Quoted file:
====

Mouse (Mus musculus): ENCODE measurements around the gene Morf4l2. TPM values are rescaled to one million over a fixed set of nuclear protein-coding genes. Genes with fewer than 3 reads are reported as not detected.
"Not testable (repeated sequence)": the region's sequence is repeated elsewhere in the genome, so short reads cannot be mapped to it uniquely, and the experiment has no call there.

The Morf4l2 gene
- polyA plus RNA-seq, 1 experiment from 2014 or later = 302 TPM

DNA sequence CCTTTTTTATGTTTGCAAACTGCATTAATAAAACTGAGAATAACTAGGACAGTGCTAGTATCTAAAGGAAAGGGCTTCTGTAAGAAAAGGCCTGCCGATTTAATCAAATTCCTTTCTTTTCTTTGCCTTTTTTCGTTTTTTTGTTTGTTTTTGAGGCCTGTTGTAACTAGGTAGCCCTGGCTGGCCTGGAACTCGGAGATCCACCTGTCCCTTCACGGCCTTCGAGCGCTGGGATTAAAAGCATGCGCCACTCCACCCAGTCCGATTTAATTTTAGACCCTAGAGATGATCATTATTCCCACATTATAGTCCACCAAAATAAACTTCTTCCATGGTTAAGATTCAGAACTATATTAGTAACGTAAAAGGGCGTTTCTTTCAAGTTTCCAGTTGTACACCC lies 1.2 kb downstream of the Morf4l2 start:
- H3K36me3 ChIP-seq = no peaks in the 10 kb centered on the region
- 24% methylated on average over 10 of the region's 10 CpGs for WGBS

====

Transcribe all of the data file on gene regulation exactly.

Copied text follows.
Mouse (Mus musculus): ENCODE measurements around the gene Morf4l2. TPM values are rescaled to one million over a fixed set of nuclear protein-coding genes. Genes with fewer than 3 reads are reported as not detected.
"Not testable (repeated sequence)": the region's sequence is repeated elsewhere in the genome, so short reads cannot be mapped to it uniquely, and the experiment has no call there.

The Morf4l2 gene
- polyA plus RNA-seq, 1 experiment from 2014 or later = 302 TPM

DNA sequence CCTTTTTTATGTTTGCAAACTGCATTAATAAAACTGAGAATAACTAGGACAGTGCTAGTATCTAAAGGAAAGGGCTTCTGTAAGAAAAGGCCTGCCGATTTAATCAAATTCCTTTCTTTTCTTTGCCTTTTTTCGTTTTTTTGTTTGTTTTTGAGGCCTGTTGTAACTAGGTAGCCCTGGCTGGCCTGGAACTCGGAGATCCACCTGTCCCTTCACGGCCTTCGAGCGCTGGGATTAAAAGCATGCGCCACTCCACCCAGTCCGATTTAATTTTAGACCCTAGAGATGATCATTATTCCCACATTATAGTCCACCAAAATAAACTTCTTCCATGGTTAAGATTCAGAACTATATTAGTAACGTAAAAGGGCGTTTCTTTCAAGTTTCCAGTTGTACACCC lies 1.2 kb downstream of the Morf4l2 start:
- H3K36me3 ChIP-seq = no peaks in the 10 kb centered on the region
- 24% methylated on average over 10 of the region's 10 CpGs for WGBS